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From: jsiek_at_[hidden]
Date: 2000-08-26 09:14:47

Remember that the feature diagram is not a statement about what we
will implement, but just a description of the space of possibilities.

I suppose now is a good time to move on to the next stage for mutex,
and start to address your concern about what will be implemented. Here
are some of the questions that will need answering in this next stage.

1. What platforms (OS/compiler/thread facility/version) do we care about?
  - pthreads on Linux/Compaq True64/IRIX/HPUX/AIX/BSD/MacOS X
  - Win32 threads on Windows 98/NT/2000
  - MacOS 8 and 9
  - solaris threads on Solaris 6 and higher (or maybe just use
     pthreads here)
  ... (everyone speak up if there is a platform you care about)

2. What features in the diagram are "portable", which are not.
   - The owner priority options "ceiling" and "inherited" are not
     available in older versions of pthreads, I'll have to look into
     the exact status here.

3. What features in the diagram do we care about?

We should create several tables that summarize for us the answers to
these questions. Researching the answers, especially for 2., may take
some time. The more detailed and explicit our answers the better.



Milutin Jovanovic writes:
> Hi all,
> I have been pondering about portability of whatever multithreading support we
> will come up with. In particular, the mutex feature diagram. The point I am
> worried about is the amount of optional features that are present in the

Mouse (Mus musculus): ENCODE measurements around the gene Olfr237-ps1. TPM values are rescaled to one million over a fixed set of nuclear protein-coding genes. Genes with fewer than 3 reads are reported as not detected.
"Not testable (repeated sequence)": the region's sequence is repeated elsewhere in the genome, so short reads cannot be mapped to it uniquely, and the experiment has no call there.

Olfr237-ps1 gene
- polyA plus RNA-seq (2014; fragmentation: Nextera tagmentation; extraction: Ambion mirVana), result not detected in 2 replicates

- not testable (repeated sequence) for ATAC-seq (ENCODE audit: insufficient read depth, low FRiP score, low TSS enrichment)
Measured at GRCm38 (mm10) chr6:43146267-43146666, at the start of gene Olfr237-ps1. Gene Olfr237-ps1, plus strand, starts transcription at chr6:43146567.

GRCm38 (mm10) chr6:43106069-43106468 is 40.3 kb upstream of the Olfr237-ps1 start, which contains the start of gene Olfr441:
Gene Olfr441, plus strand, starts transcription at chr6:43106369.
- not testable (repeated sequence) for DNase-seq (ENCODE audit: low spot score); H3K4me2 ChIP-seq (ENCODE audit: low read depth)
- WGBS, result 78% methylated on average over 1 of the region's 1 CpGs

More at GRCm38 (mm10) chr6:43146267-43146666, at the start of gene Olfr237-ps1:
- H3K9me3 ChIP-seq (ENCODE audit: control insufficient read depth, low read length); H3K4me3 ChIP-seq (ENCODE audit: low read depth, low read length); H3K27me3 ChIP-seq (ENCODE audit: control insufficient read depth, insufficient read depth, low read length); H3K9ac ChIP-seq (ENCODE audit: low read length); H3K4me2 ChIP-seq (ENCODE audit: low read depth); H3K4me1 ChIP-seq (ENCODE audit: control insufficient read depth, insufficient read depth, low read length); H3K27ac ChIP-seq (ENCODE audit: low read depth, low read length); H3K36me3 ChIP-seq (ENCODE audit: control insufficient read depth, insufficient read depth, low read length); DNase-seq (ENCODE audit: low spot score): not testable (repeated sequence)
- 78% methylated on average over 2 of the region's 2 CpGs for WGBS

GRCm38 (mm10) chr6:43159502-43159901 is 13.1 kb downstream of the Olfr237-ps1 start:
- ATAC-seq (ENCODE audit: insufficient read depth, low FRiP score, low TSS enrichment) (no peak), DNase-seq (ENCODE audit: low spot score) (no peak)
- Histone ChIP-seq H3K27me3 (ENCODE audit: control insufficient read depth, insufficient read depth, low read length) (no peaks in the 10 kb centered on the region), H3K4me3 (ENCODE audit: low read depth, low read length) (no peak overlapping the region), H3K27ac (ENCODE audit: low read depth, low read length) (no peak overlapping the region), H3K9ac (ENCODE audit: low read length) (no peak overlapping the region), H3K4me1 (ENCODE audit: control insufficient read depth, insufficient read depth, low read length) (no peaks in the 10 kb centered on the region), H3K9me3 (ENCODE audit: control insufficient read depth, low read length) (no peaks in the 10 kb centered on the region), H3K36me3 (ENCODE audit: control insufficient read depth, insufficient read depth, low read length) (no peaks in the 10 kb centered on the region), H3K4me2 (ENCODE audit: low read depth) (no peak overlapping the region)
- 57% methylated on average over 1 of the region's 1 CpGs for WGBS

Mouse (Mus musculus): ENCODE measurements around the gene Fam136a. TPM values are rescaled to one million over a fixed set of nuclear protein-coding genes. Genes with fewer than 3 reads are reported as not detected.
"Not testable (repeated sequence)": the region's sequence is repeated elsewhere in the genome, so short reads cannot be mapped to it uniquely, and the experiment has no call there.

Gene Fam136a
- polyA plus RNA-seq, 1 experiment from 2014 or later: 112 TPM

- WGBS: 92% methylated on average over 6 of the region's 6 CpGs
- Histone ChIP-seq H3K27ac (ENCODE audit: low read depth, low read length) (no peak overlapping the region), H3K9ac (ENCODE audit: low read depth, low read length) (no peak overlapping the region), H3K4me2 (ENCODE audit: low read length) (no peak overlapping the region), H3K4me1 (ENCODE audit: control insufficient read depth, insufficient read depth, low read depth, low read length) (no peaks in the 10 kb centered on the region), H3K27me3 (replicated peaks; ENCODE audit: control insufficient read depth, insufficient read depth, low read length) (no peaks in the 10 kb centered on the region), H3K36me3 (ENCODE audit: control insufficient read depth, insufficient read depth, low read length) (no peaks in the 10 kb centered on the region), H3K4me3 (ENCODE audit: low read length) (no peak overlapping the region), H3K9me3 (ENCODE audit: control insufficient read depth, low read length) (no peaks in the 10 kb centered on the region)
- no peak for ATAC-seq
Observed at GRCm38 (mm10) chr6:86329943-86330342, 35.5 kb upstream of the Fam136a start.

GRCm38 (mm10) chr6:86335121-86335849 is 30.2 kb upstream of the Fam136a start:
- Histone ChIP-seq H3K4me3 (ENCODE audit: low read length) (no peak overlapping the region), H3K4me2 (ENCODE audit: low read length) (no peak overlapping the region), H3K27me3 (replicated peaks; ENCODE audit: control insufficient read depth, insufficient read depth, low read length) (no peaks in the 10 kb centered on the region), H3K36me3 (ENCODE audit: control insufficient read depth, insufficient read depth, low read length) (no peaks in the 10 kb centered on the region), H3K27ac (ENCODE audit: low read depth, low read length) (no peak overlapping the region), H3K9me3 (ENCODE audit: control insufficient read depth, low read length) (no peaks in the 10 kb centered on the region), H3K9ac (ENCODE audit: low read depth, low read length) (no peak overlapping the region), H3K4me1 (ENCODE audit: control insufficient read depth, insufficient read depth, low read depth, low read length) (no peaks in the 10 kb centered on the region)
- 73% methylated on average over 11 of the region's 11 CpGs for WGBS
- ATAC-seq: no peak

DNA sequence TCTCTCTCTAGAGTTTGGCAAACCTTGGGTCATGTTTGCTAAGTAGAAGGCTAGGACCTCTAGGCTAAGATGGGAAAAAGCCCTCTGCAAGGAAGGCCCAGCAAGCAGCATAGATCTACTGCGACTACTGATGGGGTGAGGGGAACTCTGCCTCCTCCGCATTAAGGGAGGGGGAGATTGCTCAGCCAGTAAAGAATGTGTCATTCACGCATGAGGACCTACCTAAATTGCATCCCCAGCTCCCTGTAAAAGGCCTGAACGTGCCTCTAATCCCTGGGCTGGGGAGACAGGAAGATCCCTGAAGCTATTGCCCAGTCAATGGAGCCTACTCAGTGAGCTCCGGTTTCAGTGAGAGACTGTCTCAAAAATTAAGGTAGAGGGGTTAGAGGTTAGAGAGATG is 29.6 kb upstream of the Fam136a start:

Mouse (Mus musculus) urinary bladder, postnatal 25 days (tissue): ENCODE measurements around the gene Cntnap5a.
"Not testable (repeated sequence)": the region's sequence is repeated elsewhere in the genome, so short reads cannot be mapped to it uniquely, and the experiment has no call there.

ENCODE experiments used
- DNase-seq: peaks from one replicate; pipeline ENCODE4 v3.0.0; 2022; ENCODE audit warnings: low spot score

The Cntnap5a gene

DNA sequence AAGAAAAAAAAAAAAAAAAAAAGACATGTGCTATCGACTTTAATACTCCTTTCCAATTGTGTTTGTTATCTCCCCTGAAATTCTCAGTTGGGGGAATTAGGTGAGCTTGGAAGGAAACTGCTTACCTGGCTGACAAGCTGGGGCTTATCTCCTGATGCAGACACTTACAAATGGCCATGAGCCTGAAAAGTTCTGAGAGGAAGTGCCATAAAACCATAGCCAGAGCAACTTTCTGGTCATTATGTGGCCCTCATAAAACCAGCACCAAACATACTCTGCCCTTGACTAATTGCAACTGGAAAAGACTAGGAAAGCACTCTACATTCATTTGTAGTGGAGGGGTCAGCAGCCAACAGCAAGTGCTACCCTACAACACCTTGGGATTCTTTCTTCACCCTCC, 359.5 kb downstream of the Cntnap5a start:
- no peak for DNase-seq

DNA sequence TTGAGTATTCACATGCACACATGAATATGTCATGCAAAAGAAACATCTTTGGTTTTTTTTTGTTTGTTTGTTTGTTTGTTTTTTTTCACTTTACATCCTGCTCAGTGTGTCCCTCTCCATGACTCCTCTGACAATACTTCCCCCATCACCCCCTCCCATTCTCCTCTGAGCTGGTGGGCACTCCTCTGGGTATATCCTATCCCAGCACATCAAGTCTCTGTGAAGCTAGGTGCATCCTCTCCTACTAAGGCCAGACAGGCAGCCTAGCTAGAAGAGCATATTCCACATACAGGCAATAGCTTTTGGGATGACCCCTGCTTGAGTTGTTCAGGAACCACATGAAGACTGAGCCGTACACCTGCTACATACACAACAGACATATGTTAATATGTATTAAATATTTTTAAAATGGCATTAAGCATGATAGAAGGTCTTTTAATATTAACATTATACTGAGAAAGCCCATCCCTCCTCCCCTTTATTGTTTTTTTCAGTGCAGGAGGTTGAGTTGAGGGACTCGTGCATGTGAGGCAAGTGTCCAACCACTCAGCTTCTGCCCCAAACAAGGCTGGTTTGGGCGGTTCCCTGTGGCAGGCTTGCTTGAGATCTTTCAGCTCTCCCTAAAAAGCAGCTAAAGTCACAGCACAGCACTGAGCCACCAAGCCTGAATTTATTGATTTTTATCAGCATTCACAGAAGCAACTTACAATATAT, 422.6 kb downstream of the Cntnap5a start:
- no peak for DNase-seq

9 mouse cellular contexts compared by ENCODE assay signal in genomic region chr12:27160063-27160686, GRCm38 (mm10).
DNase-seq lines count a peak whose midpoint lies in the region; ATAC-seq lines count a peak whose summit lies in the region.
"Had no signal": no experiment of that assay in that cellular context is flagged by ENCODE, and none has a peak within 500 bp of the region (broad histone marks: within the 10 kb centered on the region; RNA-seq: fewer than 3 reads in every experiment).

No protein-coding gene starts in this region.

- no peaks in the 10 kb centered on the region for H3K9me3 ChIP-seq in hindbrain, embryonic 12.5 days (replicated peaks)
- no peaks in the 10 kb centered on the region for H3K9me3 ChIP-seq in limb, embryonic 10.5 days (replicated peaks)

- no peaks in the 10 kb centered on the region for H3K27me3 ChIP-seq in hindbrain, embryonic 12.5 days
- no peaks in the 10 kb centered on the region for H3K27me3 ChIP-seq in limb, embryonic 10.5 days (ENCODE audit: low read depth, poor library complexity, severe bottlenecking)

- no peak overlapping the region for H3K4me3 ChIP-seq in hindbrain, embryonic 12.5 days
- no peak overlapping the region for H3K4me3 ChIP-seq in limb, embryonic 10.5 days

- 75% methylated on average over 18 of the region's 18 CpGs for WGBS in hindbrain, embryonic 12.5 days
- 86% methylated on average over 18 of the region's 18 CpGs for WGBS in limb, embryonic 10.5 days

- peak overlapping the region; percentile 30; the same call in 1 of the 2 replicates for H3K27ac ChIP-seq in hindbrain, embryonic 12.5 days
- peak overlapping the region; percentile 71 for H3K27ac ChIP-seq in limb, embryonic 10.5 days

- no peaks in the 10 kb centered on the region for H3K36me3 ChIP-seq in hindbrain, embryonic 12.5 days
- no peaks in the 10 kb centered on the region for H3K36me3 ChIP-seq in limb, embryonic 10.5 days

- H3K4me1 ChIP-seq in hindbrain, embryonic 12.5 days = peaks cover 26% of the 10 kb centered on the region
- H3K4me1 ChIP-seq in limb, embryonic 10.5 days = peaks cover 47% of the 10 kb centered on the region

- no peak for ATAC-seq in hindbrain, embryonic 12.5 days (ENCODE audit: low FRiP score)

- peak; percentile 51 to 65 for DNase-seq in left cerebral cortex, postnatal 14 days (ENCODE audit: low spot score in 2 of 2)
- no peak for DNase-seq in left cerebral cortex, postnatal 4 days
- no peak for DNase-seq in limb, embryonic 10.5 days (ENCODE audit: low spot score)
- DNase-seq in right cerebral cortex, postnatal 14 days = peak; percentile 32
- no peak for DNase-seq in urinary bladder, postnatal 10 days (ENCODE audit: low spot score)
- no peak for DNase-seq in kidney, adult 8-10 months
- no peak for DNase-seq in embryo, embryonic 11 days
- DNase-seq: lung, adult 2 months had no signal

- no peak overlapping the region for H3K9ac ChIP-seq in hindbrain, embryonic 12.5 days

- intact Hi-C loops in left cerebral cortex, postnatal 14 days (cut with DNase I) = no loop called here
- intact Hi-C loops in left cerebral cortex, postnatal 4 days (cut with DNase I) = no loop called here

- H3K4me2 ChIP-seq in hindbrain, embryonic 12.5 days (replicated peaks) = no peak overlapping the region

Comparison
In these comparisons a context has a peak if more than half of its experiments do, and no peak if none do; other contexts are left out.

> diagram. My basic question, what is the purpose of us creating a reliable
> library if the user cannot rely on a particular function being provided.
> However, there is an argument against as well. Yes, some people might need a
> more specialised functions. So we should probably not eliminate them
> alltogether.
> My point is, we should first concentrate on a minimalist diagram, set of
> features that every platform must support. This diagram should provide basic
> support that is enough to allow portable multi threaded code to be written.
> Only then shold we look into how to expand this set.
> The reason for this is that I would infinitely prefer to have a well defined
> set of features that are guaranteed to be available everywhere, and design and
> code around them, completely ignoring optional features. Yes I realise this
> would be a severely limited set, but it should still be sufficient for vast
> majority of MT problems.
> Miki Jovanovic.

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